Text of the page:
Checkout

Abstract

Overview of the data flows and processes in the Sitecore Experience Commerce (XC) checkout scenario.

In the Experience Commerce (XC) data flow and processes for checkout, the customer enters shipping details on the checkout page and proceeds to enter payment details on the billing and payment details page. Then the customer completes the check out by confirming the order on the order confirmation page, and if a merchandiser does not place the order on hold, it is automatically processed.

These steps involve the Content Delivery (CD) role, the Web database, the Shops role, the Shared Environments (SE) database, a third-party payment provider, the Orders Scope (OS) index, and the Minions role.

The customer goes to the shipping page with one or more items in the cart, and the CD role uses the Web index to retrieve the SXA Storefront shipping layout and content from the Web database. The CD role also requests the Shops role to retrieve all relevant shipping methods from the SE database.

The customer chooses a shipping method and enters the required shipping details, which the CD role requests the Shops role to store in the customer cart in the SE database.

The customer enters the shipping details using the CD role, the Web database, the Shops role, and the SE database.

SXA Storefront logic leads the customer to the billing and payment details page, and the CD role retrieves the SXA Storefront billing and payment details layout and content from the Web database.

The customer enters a billing address, which the CD role requests the Shops role to store in the customer cart in the SE database.

The customer enters an email address and the required payment details, which the CD role validates against a third-party payment provider such as Braintree, who returns a payment token. The CD role then requests the Shops role to store the payment token in the customer cart in the SE database.

The customer enters billing and payment details using the CD role, the Web database, the Shops role, the SE database, and a third-party payment provider.

SXA Storefront logic leads the customer to the order confirmation page, and the CD role retrieves the SXA Storefront confirmation layout and content from the Web database. The CD role also requests the Shops role to retrieve the order details from the customer cart in the SE database.

The customer confirms the order and completes the check out, which triggers the CD role to confirm the payment with the third-party payment provider. The CD role then requests the Shops role to start processing the order.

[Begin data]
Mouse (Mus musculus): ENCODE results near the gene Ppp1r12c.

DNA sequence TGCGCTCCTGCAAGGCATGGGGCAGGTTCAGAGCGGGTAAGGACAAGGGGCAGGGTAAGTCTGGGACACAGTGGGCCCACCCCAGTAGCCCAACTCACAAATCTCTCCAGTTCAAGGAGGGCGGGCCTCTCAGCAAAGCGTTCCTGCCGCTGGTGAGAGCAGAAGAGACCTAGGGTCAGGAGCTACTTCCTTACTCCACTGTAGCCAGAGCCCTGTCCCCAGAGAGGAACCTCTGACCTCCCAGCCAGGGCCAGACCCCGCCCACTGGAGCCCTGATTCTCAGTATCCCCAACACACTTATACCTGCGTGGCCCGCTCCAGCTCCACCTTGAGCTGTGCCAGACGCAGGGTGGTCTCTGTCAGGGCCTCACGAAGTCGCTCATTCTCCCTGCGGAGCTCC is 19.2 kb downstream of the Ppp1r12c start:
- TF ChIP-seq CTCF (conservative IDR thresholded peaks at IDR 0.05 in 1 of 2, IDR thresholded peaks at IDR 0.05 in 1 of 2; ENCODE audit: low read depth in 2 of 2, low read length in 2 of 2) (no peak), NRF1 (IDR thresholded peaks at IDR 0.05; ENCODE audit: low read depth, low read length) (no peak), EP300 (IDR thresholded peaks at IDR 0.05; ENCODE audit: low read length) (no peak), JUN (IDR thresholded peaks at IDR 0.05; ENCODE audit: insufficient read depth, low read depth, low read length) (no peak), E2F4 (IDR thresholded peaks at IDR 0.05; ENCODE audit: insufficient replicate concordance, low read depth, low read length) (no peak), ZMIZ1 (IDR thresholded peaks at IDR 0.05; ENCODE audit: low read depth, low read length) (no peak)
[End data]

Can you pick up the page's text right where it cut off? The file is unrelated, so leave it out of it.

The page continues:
The Shops role converts the cart into an order with a pending status, reduces the sellable item inventory by the purchased quantity, and stores the cart, the order, and the inventory update in the SE database together with an indexing entity for updating the Orders Scope index. Then the Shops role adds the order to the pending orders list in the SE database.

The customer confirms the order and completes the checkout using the CD role, the Web database, a third-party payment provider, the Shops role, and the SE database.

When the check out is completed, the Minions role reads the indexing entity from the SE database and updates the OS index with the new order data to make it searchable and retrievable.

The Minions role updates the OS index using the SE database.

After a configurable waiting period that lets a merchandiser evaluate and possibly place the order on hold, the Minions role picks up the pending order from the SE database, finalizes the payment with the third-party payment provider, and changes the order state to released. After another configurable waiting period, the Minions role picks up the released order from the SE database and changes its state to complete.

This is a natural extension point for specific business logic, for example, pushing the order out to an ERP system, or updating stock levels in an external system.

The Minions role processes the order using a third-party payment provider and the SE database.

Sites with a large amount of orders place a heavy load on the following roles and database, which we recommend that you scale as necessary:

Refer to the Architecture and Roles documentation for privacy and security considerations for each role on the processing and aggregation data flow.